The sound design for our new short “The Voice Recorder” is finally over and the film will now be undergoing coloring process to be ready for final screening at its upcoming premiere at the Bridges theater in Westwood.
My creative and multi-talented friend Arno Stephanian from Magic Sound Studios who is also the folly artist behind a series of successful television series including Once Upon a Time in Wonderland and The Conversation was nice enough to help me out with sound design of our production.
Given the nature of the story and with regards to the name of the short “The Voice Recorder” you could guess that the sound design was the most significant aspect of the project in post production stage and I have to admit that Arno did a fantastic job in bringing together all these little pieces of sound bites, follies and ADR’s combined with all the diegetic sounds coming out of the stereo of the car and the voice recorder itself.
Beside Arno I had my great friend Nathan Galovan, who is a comedian at UCLA radio, to join us in reading the diegetic radio announcements and all I can say is that he did a phenomenal job recreating the voice of an early morning radio talk show host spreading positivity for drivers stuck in 405 traffic!
Besides these two I can’t thank my talented actress Vaneh and two devoted other actors Robert and Marcia for taking the time to drive all the way to East LA in order to finish the ADR’s before our deadline.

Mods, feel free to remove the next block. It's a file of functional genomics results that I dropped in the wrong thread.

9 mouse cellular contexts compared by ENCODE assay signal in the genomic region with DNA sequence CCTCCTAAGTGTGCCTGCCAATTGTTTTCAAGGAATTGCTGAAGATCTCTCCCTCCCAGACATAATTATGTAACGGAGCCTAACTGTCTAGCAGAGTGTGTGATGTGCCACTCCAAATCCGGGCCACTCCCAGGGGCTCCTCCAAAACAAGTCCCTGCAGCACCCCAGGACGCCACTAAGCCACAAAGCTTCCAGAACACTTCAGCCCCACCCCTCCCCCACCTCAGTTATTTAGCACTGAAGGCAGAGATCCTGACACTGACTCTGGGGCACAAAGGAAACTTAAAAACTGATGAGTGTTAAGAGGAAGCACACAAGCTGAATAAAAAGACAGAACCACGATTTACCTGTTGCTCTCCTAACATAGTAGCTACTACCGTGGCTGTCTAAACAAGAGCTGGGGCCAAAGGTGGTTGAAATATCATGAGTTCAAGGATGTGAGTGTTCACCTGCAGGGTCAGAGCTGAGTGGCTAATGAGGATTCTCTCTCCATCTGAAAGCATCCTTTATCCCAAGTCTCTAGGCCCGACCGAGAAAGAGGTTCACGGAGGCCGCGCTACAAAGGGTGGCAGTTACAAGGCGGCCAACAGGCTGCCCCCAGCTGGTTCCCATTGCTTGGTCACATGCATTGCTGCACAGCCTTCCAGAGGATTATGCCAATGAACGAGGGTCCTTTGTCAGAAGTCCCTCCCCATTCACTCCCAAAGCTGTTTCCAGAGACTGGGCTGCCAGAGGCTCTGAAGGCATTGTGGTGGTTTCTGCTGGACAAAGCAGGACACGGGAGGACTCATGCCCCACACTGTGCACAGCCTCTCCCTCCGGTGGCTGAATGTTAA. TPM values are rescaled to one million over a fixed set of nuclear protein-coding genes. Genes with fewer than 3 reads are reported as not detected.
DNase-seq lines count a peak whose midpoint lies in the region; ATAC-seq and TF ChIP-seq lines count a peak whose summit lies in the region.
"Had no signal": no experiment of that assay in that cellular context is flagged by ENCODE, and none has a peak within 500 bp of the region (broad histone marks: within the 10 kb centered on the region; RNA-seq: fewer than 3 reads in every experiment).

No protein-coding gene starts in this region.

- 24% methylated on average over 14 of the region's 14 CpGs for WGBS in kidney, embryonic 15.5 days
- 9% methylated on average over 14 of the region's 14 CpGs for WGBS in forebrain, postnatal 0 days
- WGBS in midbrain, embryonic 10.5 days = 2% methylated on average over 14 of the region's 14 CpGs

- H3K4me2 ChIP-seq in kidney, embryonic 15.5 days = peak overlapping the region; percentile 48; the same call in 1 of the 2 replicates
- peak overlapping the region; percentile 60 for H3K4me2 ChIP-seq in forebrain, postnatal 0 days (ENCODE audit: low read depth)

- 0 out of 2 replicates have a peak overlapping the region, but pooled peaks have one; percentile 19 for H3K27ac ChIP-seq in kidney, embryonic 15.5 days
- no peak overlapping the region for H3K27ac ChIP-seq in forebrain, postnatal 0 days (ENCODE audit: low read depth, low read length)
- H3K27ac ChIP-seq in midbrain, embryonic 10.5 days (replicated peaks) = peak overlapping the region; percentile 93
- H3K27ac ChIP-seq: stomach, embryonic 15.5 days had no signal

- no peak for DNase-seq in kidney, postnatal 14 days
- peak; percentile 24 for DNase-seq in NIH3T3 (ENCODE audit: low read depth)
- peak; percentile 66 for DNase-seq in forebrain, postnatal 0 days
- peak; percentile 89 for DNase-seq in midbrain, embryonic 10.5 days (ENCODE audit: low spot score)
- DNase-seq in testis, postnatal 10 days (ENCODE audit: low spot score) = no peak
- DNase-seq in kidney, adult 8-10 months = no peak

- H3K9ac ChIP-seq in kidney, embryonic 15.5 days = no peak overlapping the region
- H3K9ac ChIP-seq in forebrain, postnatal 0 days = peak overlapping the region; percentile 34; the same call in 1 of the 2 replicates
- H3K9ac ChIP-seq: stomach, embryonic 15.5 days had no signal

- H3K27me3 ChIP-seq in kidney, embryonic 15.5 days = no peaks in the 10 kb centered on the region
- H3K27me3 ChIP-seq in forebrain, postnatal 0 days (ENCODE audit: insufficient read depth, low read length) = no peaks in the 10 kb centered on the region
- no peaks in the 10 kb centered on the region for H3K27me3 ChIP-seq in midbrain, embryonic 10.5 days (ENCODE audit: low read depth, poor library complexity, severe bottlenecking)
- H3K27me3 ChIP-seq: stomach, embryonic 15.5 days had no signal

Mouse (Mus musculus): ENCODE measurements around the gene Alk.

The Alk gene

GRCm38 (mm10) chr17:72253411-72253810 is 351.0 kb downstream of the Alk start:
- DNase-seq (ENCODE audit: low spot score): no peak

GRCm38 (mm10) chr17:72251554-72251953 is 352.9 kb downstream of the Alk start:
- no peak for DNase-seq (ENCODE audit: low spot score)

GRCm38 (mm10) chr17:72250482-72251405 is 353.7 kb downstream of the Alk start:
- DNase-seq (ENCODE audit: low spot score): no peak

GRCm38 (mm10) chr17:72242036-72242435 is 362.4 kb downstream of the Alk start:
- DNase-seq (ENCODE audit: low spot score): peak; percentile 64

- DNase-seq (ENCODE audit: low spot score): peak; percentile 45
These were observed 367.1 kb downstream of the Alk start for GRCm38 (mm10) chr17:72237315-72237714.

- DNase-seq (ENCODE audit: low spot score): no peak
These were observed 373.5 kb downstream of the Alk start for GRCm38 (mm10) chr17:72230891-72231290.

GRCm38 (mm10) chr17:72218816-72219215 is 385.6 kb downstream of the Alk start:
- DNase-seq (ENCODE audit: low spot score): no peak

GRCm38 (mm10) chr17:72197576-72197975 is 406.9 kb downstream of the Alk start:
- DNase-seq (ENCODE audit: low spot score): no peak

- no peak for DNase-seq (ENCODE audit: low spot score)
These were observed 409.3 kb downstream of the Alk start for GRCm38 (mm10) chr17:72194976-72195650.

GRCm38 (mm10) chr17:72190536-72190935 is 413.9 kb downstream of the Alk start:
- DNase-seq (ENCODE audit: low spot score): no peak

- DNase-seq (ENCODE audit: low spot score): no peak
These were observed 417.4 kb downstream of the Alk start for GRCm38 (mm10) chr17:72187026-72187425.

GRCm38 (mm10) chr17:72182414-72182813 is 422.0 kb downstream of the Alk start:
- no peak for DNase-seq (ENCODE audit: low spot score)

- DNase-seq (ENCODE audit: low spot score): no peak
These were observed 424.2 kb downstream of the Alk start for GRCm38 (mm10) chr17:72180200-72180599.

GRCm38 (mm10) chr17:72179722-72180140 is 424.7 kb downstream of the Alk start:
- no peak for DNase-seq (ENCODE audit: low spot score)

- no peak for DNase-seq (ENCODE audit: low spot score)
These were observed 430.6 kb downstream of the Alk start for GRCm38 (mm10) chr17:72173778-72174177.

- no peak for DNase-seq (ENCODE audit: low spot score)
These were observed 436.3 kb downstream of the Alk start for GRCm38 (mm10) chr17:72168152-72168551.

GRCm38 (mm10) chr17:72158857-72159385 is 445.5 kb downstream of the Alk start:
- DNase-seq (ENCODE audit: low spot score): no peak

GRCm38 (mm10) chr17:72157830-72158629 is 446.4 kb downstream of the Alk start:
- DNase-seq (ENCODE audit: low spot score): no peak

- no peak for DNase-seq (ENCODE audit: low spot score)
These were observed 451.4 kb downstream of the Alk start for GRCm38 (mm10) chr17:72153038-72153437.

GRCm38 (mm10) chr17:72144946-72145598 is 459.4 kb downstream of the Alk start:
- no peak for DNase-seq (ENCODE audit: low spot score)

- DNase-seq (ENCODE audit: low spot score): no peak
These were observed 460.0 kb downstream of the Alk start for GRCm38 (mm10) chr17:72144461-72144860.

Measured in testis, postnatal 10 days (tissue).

This was by far my most in depth sound design experience with respect to post production sound design and I can’t begin to emphasize enough about the impact of this process on the final product. As a detail oriented creative, Arno puts his heart and soul in my project and just by comparing the before and after stages one can realize the amount of work done to produce the best possible impact out of this.
The Voice Recorder is the story of a recently immigrated Iranian film student, “Sayeh Mashreghi,” who has a hard time adjusting to the realities of her new lifestyle in the United States. When Sayeh’s professor disrespects her Iranian heritage, she leaves the class furious, but later in a tire shop, waiting to fix her car’s flat tire she finds a recording of a conversation between the same professor and the Dean of her division, both of whom make direct racial jokes about Sayeh’s ethnicity in private. Determined to use the audio against them, she is inadvertently confronted with her own bigotry, which much to her surprise is not any better than that of her professors.